One of the key factors that influence the acceptance of a new queen is the timing and colony conditions. A study conducted by Busy Beekeeping showed that bees were more open to accepting a queen during the summer when the egg-laying rate was already declining. To minimize rejection risks, introducing a new queen in a more favorable season may improve her acceptance rate.

Additionally, ensuring the colony is queenless for a suitable period before introducing a new queen allows the workers to recognize the necessity of having a queen. This would make them more receptive when a new queen is introduced.

Proper Handling and Transport

Another important aspect to minimize queen rejection is to pay attention to the proper handling and transport of the new queen. Incorrect practices used by beekeepers when introducing the new queen can lead to rejection. Worker bees recognize their queen through her unique pheromone signature, so allowing the new queen’s pheromones to spread within the hive before releasing her can help ease the acceptance process.

A few methods to ensure proper handling and transport include:

  • Placing the new queen in a protective cage inside the colony, allowing the workers to become familiar with her scent before her release.
  • Transporting the queen in a suitable container with appropriate temperature and humidity levels to maintain her good health during transit.
  • Supervising the introduction process closely, to ensure compatibility and monitor for any signs of aggression from worker bees.

Dealing with Queenless Colonies

When a bee colony loses its queen, it’s crucial to address the situation promptly and efficiently. This section will discuss two methods to deal with queenless colonies: Emergency Queen Rearing and Combining Colonies.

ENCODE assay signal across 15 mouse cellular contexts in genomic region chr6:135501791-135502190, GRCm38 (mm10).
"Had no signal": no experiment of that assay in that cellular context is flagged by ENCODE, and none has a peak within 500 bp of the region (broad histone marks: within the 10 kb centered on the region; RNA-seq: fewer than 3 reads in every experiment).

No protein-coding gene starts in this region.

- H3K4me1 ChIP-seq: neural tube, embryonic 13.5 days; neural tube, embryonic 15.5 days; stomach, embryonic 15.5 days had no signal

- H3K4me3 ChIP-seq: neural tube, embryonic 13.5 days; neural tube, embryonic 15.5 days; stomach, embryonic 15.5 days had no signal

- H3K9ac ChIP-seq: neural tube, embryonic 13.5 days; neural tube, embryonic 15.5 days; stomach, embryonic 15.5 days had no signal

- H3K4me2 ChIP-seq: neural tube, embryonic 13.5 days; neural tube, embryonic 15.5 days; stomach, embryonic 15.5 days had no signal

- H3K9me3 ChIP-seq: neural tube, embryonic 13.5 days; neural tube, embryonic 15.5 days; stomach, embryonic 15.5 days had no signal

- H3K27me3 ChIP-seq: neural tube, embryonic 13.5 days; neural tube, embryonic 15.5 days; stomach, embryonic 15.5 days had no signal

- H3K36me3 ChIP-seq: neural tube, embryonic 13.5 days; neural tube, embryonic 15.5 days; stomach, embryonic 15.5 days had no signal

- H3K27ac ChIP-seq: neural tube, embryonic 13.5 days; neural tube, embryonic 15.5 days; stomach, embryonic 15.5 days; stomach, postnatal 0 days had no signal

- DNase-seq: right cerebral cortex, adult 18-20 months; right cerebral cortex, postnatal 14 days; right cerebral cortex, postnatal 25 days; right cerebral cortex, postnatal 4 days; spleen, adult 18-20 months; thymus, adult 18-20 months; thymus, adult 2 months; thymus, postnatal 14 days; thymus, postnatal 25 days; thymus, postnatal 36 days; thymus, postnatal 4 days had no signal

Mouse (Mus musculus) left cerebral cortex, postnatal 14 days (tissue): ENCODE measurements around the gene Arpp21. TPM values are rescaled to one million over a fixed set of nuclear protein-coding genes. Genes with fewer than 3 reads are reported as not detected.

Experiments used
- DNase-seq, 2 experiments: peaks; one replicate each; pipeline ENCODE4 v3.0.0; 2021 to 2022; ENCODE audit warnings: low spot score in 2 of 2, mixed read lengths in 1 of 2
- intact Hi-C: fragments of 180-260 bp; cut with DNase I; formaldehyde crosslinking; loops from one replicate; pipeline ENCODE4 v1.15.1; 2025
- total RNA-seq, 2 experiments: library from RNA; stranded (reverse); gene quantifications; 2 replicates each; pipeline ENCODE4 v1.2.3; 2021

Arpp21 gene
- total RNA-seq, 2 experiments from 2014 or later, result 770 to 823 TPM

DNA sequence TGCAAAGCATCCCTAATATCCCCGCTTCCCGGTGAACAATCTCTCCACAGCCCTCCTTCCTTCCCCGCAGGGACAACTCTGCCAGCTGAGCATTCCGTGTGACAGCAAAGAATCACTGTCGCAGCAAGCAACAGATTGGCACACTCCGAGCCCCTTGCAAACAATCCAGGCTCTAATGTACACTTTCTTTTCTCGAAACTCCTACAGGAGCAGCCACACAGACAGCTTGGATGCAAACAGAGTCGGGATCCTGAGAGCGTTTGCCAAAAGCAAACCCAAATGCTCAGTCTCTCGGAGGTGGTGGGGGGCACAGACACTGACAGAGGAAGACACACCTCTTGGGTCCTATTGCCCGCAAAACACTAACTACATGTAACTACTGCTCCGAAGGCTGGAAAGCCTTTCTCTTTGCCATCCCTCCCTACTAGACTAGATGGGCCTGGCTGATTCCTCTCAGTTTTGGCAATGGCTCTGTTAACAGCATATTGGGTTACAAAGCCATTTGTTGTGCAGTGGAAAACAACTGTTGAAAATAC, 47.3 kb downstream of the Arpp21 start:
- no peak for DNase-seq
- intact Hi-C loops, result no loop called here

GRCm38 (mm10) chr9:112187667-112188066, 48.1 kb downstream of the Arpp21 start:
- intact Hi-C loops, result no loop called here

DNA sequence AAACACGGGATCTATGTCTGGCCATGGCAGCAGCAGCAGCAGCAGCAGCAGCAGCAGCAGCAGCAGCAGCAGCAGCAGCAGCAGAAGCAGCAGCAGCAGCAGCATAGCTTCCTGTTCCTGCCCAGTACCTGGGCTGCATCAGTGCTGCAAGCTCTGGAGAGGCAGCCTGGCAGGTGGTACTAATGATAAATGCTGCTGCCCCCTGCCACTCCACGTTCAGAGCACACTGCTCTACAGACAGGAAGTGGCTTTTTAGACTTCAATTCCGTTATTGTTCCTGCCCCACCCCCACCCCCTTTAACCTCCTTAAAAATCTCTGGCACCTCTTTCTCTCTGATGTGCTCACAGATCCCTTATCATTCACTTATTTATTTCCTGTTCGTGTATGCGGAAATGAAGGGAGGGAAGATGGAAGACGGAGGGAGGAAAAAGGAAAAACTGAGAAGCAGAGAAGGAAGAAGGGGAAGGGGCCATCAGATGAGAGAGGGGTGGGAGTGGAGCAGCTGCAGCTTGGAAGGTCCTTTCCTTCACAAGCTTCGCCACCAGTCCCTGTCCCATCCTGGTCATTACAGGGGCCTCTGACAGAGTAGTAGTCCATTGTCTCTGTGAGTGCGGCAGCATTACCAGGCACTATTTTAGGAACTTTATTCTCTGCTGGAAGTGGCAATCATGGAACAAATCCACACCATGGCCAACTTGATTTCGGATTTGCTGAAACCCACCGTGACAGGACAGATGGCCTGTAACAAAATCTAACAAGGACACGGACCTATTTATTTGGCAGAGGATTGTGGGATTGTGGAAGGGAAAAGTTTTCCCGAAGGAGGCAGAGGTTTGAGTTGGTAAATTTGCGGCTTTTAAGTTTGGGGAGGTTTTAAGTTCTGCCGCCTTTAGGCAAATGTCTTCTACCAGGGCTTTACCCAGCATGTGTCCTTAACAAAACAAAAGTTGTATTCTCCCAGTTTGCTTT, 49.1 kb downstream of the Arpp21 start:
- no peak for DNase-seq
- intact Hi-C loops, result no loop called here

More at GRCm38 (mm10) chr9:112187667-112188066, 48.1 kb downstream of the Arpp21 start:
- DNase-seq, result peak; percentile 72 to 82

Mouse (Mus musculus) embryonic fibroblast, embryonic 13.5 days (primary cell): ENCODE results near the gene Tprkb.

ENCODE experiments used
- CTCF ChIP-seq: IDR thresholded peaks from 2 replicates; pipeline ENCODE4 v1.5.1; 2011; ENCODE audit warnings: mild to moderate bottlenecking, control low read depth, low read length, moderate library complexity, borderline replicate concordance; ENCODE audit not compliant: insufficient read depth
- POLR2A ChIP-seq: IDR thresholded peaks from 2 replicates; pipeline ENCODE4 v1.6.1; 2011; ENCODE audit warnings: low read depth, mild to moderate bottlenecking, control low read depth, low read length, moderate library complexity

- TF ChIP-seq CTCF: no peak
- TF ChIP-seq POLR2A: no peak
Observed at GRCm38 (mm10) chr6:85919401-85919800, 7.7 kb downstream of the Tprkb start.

Emergency Queen Rearing

Emergency queen rearing is the process where the worker bees rapidly create a new queen by selecting a young larva and providing it with royal jelly. This method can save a queenless colony by ensuring a new queen emerges in a short period. The steps involved are:

  • Locate a frame with eggs or very young larvae in another healthy colony.
  • Remove the selected frame and brush off the adult bees.
  • Insert the frame into the queenless colony.
  • Monitor the queenless colony for queen cell development.
  • Once queen cells are formed, reduce their number to one or two to prevent swarming.
  • Wait until the new queen emerges, mates, and starts laying eggs (around 3 weeks).

Combining Colonies

Another solution to deal with queenless colonies is to combine them with a queen-right colony. Combining two colonies will strengthen the queen-right colony and save the queenless colony from potential collapse.

Here are the steps to combine colonies:

  1. Ensure that the queen-right colony is healthy and free of diseases or pests.
  2. Place a sheet of newspaper with a few small holes on top of the queen-right colony’s frames.
  3. Place the queenless colony on top of the newspaper.
  4. The bees will slowly chew through the newspaper, allowing both colonies to gradually mix and familiarize themselves with each other’s scents.
  5. After a few days, remove the newspaper remnants, and the colonies should be combined successfully.

Both Emergency Queen Rearing and Combining Colonies provide solutions to help queenless colonies recover and maintain their stability.


Bees may reject a queen for various reasons such as her incompatibility with the colony, an unfamiliar scent or pheromones, or her inability to reproduce efficiently. In these cases, the workers perceive the new queen as a threat and may kill her to protect the colony.

When the queen is rejected or dies, the colony undergoes significant changes. The workers are affected by the absence of the queen’s well-being pheromones, and the colony must quickly take action to ensure its survival. This may include the emergence of new queens that fight for dominance, or even the colony swarming.

Understanding the reasons behind queen rejection and the dynamics within bee colonies can provide valuable insights for beekeepers to manage their hives more effectively. Therefore, it is crucial to monitor the hive’s health, identify any potential issues related to the queen, and address them promptly to ensure the well-being of the colony.

Author Profile

Driven by a passion for those tiny creatures that rule our world, we at Bug Domain strive to be your go-to resource for information on insects.

Scroll to Top